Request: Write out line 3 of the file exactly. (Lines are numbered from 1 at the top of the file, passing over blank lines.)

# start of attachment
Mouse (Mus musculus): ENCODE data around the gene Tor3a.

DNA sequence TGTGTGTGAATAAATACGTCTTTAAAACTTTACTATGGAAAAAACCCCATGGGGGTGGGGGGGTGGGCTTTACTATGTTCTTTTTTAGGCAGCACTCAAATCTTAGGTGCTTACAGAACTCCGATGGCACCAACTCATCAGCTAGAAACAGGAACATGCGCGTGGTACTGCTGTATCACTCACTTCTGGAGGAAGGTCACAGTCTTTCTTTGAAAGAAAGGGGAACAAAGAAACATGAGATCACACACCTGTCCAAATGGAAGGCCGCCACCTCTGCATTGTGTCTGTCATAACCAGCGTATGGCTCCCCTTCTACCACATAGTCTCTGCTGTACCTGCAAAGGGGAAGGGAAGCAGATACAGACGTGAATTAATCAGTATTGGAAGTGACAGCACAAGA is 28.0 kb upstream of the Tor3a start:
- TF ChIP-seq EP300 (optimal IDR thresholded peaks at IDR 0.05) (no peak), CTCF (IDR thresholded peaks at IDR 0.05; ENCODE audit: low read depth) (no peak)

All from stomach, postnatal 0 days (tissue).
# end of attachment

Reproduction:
- TF ChIP-seq EP300 (optimal IDR thresholded peaks at IDR 0.05) (no peak), CTCF (IDR thresholded peaks at IDR 0.05; ENCODE audit: low read depth) (no peak)